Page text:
Where too much data is barely enough…

There’s been a lot of talk recently about how Facebook is changing the way we interact. Self-indulgent twaddle. Honestly, who would be interested in reading what other people write on a computer?? However there is a game-changer on the social media horizon: Strava

Strava – It’s Swedish for data. While Facebook caters for catching up on primary school bullies, rekindling old flames in middle age, keeping track of the kids misdemeanours and general cyber-stalking – Stava allows the actual sharing of bodily data.

Upload the ride data from your GPS device of choice (phone, bike computer, etc) and the site analyses it for “segments” that have been ridden by other people.
For example, in the interest of research, I uploaded our usual “river ride”. A popular “segment” is Highgate Hill. Apparently this has been ridden by others some 20,093 times. Meaning this segment has been uploaded 20,093 times (ridden many more). And Strava has only just started!

You can look at the leader board and compare times, heart rates, cadences, within genders and age groups, etc. If you are prepared to pay to be a premium member, you can get access to “special” data that ordinary mortals can only dream of.

Strava encourages you to “follow” others in your local area, with a sophisticated match-making algorithm. Leave kudos, leave comments, form teams, but most of all … exchange bodily data. Upload, graph, chart. If you do it for long enough you will produce a beautiful curve of your increased performance, apogee, subsequent decline and eventual death.

Here’s Chloe Hosking out motor pacing in Girona: 78 k/hr top speed! Not bad.

Garmin has a similar site. Tyler Farrar stage 2 of the Giro:

Fast finish!

To be a premium member of Strava you have to be special:

George W is a keen rider..

Should I friend him? Should I? Alas, I have no social media confidence and fear rejection. But lets take him on “mano a mano”:

Damn, he’s good. Of course it is inconceivable that someone would try to impersonate somebody else. (And btw, I really did look a lot like Yuri Gagarin back in the day.)

He even impresses the peloton:

But I’m beginning to suspect George W’s credentials when he says he’s riding a Baum Extensa

He would never have a bike this awesome

New bike computers & phones are good as low power data loggers of multiple sensors. Why would you want your bike computer to tell you how fast you’re going? When it could tell you your speed, position, elevation, heart rate, cadence, power, ambient temperature, humidity, traffic density, chamois comfort factor, blood caffeine level, etc. Instant knowledge of such important parameters is one thing. But in this brave new world the true beauty is revealed when you start to store, accumulate, analyse and share the data.

The Garmin site will talk to your “Body Composition Monitor” to record 9 important parameters such as visceral fat, metabolic age and bone mass.

Why would you want bathroom scales that just told you your weight? The Tanita scales has a wireless interface to connect directly with your computer. It doesn’t have a display. For “personal privacy”. Instead it uploads the data so an audience of billions can have access to your weight.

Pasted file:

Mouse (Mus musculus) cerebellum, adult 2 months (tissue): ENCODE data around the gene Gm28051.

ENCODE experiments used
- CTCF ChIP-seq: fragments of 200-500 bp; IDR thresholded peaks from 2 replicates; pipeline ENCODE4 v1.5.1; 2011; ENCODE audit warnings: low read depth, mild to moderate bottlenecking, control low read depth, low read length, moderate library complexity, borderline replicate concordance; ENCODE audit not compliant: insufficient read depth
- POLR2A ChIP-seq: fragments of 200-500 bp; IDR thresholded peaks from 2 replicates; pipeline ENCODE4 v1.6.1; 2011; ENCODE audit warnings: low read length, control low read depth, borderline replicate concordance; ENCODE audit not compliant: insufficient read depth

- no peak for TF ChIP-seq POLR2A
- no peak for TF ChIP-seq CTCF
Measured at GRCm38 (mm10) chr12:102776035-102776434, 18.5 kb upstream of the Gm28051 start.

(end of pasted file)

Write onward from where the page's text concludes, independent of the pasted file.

The Tanita web site is a real eye-opener, because it doesn’t stop there. Oh no….

Problem: I am too lazy to smell my own breath. Can you help me?
Solution: The HC-212SF FitScan Breath Checker

Of course, this type of thing interests me greatly, so I immediately download the manual. I am disappointed in the 6 scale display.

These graphics are not giving me the instant information on the odour index. Clearly this is not the work of Steve Jobs. So many things left undone….

Luckily, it tells you what to do if breath odour is detected.

However, it pays to check out the “trouble shooting” fine print:

It only lasts 500 times! This is just not going to work. If your anything like me, you would be uploading breath data every chance you get so you can plot it as a function of as many variables as you can think of. To share with others.

A future convergence with sites such as RSVP will allow one to access breath and other body data on prospective partners. This in turn will lead to an industry of false data generation (remember GATTACA?). I’m thinking of Indian call centres with youths wired up on exercise bikes, breathing into devices. Of course this is not too different to the carefully constructed lives that people spend so much time developing on Facebook.

Perusing the sensors and devices at Tanita I somehow naturally knew there would be one that was sex related. They did not disappoint. Here we have the PD-733F FitScan ThrustMeter.

The FD-733F uses a tri-axial acceleration sensor. The manual is complicated, the calibration finicky, I will spare you the details. And again we are missing Steve Jobs here.

But by all means upload the data… Too much information? Not at all, these days it’s all about quantifying things. Increasing productivity and performance. Again in the future, data will be transferred seamlessly into dating sites for optimum matching.

This entry was posted in 2010 tour, training and tagged , . Bookmark the permalink.

One Response to Where too much data is barely enough…

  1. 888riley says:

    Mark Carvendish left a fair bit of bodily data on the road 150m from the Giro stage 3 finish

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